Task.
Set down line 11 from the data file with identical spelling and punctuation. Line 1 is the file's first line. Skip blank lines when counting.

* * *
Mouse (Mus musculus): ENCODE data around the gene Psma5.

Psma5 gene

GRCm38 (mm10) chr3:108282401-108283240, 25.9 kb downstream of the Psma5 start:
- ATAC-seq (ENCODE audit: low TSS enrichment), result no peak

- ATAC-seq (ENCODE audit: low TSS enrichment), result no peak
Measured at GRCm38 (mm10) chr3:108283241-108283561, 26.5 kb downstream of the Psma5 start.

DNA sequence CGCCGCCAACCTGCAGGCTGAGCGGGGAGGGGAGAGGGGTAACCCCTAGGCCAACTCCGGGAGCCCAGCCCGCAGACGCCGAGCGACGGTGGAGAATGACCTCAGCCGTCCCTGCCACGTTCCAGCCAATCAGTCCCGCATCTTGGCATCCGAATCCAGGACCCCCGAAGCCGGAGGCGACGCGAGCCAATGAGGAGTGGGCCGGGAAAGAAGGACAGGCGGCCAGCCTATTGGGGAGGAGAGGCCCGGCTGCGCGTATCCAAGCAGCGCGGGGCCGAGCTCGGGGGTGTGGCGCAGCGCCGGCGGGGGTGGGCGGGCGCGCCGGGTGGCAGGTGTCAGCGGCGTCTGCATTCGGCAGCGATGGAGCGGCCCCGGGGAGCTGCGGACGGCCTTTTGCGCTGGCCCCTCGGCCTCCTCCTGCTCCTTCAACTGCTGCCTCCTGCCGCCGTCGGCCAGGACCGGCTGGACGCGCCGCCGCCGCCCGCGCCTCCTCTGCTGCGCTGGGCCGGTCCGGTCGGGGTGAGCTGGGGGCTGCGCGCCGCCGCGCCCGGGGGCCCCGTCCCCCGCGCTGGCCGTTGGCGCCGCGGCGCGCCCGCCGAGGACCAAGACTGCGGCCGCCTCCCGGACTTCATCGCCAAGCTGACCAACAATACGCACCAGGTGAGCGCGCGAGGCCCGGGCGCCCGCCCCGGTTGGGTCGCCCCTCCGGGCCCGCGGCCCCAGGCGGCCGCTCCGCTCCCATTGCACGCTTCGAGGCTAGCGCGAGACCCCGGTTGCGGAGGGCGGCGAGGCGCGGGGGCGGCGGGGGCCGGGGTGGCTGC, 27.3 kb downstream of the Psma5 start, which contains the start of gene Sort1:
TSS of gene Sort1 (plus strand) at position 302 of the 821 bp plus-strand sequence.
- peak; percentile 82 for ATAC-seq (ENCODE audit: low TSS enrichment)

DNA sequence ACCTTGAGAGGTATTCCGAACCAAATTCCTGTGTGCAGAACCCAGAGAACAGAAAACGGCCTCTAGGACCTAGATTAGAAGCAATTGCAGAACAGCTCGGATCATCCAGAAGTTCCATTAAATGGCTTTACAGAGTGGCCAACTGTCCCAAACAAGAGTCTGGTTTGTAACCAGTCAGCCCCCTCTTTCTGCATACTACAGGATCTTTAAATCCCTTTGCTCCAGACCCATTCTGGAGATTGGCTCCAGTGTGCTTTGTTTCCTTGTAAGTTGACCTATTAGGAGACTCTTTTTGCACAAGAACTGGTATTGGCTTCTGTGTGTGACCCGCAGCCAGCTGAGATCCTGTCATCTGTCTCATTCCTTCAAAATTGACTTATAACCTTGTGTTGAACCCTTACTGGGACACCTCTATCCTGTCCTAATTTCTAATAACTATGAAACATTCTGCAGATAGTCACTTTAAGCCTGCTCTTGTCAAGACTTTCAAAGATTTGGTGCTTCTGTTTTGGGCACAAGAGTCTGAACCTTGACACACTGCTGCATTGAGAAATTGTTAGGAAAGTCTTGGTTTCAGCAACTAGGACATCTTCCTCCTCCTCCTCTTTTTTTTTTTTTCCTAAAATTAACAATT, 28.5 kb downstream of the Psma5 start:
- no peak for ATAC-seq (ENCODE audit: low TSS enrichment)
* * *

- no peak for ATAC-seq (ENCODE audit: low TSS enrichment)